6. Our Disrespect for Spatialness.

Exists. They are called pie menus (for an example, look at how you interact in "The Sims"). The bigger question is why haven't they caught on.

7. Terminology

Meh.

8. Speech control

No. Wrong. Bad. Speech is a tremendously noisy, error prone, and inefficient information transfer method. And that's just between two humans. We control almost *nothing* with speech. Buttons, switches, knobs, handles, and levers are what humans are adapted for. The only time we resort to speech is when the other alternative is very poor.

9/06/2005  
Anonymous _argonaut said...

procedural vs. objectual?
not, but i think one thing that could give depth to this whole conversation is thinking procedural or even objectual when it comes to interaction, not just dissecting one action alone to its utter consequences.

as an example, exposé corners activated on Mac OS X:

i'm working on photoshop, and want to add an image that i just downloaded to my desktop, so i throw my mouse to the down-left corner, and i get all windows outta my way, grab the file, and throw my mouse back (with the file clicked) to the downleft corner, and then i got my file over the image i was editing, to be gently dropped and added.

i'm not saying this is a clever way of use of available input methods (or even corners) but my point goes towards the thinking of procedures as a whole in the interaction model, not just steps.

so, just to throw more wood into the fire, what about corners that answer differently to differnet actions? e.g. if i have a document selected, if i have a window selected, et cetera.

it is drag'n'drop to the next level, and something a computer can actually understand and act about.

after all, the mouse is a very one-action kind of method, what about multiplying its abilities without multiplying the buttons, for instance?

9/06/2005  
Blogger SignpostMarv said...

Screw screen corners, they take too long to get to for regular tasks.

My personal setup is having the windows taskbar on the left edge of the screen, set to auto-hide, always on top. This is because I only need to see what's on it when I use it, and it takes up valuable screen space from Firefox (running under win98 with a MacOS theme :-P ).

Left Edge: Windows taskbar
Right Edge: Firefox/Thunderbird scrollbar
Top Edge: Move window/double click to resize window to prefered size.
Bottm Edge: The 4 pieces of HCI hardware I've used to operate a computer- graphics tablet, mouse, touch screen, mouse keys (in order of preference)- all suck at quick access to the bottom edge of the screen (with the possible exception of the last two).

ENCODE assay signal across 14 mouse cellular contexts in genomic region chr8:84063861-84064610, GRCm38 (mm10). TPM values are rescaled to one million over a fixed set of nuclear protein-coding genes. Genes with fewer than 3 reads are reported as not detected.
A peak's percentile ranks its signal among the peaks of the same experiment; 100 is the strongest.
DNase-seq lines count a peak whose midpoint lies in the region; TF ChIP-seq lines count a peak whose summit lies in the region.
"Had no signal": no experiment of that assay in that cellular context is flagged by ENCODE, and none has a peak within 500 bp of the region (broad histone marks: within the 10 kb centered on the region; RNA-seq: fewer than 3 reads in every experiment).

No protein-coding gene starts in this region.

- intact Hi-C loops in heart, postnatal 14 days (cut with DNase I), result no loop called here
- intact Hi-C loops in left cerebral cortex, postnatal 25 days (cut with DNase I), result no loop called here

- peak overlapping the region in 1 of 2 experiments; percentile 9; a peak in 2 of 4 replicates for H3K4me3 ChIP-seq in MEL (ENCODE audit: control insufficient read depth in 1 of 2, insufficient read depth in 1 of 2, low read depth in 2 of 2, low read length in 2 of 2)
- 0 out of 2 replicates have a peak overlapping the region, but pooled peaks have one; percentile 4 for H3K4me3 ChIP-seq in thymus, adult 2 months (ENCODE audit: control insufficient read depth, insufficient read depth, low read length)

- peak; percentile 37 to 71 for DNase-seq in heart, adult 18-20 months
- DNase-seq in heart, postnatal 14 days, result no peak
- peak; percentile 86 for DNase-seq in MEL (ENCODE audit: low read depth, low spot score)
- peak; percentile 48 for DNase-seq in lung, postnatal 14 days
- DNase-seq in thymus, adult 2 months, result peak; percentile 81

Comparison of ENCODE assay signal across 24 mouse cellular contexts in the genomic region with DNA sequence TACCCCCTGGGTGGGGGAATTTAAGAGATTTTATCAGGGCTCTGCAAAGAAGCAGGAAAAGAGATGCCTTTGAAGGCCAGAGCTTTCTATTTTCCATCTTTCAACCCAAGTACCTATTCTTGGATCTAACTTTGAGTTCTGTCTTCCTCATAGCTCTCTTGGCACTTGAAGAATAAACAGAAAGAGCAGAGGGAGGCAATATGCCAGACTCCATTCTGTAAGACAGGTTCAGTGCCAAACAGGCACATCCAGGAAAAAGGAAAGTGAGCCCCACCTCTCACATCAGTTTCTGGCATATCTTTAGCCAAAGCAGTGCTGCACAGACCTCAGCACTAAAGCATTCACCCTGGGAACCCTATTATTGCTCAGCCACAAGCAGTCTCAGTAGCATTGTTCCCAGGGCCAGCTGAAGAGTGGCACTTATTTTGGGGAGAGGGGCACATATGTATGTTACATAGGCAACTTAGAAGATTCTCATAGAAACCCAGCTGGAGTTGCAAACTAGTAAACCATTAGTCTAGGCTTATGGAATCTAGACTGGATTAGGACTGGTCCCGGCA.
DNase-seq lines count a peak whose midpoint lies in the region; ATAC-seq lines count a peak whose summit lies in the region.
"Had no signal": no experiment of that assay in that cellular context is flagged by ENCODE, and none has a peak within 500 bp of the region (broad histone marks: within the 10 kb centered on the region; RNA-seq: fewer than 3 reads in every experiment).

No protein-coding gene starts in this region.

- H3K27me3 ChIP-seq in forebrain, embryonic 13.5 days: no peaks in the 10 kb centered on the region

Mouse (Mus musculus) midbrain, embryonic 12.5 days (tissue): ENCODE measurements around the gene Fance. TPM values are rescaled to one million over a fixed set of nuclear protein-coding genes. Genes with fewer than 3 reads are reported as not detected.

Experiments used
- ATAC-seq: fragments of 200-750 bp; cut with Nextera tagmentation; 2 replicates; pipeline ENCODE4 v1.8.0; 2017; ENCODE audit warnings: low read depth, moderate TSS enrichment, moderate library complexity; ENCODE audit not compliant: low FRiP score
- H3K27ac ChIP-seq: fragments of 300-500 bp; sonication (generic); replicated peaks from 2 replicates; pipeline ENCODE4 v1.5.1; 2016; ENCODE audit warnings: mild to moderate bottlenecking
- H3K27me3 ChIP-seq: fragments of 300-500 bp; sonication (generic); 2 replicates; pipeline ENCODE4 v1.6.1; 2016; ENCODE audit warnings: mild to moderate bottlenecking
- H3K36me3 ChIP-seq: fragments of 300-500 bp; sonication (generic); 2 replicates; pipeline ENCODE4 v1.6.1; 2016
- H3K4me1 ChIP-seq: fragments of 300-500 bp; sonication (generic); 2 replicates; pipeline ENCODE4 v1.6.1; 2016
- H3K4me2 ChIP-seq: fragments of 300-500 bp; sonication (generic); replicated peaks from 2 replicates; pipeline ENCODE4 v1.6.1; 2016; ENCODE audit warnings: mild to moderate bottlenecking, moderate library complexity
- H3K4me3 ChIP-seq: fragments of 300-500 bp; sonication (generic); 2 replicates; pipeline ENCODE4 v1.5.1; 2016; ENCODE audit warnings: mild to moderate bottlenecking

With regards to corners, reserved only for little used tasks:

Top Left: Start menu
Top Right: Minimize window (when not using [Win]+[M]), change to prefered window size (when i'm in the general area of the buttons and don't want to double click), close window (when not using [Win]+[W]).
Bottom Left: System tray application icons- foobar, firefox, thunderbird, progressquest, <del><acronym title="A Toilet">AWC</acronym> <ins><acronym title="Automatic Wallpaper Changer">AWC</acronym></ins>, disconnect from internet (when not using multimedia keyboard).
Bottom Right: Firefox Extension access- Adblock, StatusBar Clock

Having the windows taskbar on the left is the best position to have it in, as the other three are used up by other application tasks (dragging windows, scrolling windows, Firefox status bar extension access).

9/06/2005  
Anonymous Anonymous said...

not to drive home a dead point, but on my linux desktop, my four corners do quite a bit:

top left: Applications (Start, if you will)
top right: Window Select (Think MacOS 9)
bottom left: Show Desktop
bottom right: Show Calender

i don't know exactly what you had in mind for the four corners to be doing, but to me, those are pretty useful functions. OS X has similar capabilities and XP can be augmented to support them.

i hardly claim to be a UI expert but i've done a lot of work in desktop customization and UI design - essentially making the most usefulness come out of the least amount of user action. i do it for new computer owners and power users alike who want the best way to work on their goals. the amount of functionality you can create by simply moving things around and adding new software is stunning. (the admitted problem with this is that users feel a little lost when using a friend's, colleague's, or public computer, but lost in terms of habits, not ability to perform tasks)


if you don't think that we've come a long way since

user@host /#

and

C:\>

then you should really go boot a box without windows on it and look around. even windows, honestly, does a fair job of letting the user get around with a fair amount of ease, though it's system for organizing prefrences could really use an overhaul. linux and os x go a few steps further, but not much, really.

the key is really in tailoring the machine to fit the experience you want to have. if you find yourself launching apps constantly, then you need a dock or super-extensive quicklaunch toolbar. if you need access to lots of information all the time, you should try a sidebar. if locating files and folders is a big deal, a desktop search solution might be worth investigating.

running xp in it's out of the box state and bitching about it's shortcomings is kind of like baking a cake witout adding icing and complaining that it's too bland. as well as not realizing that maybe the cake you baked sucks and that you should try someone else's.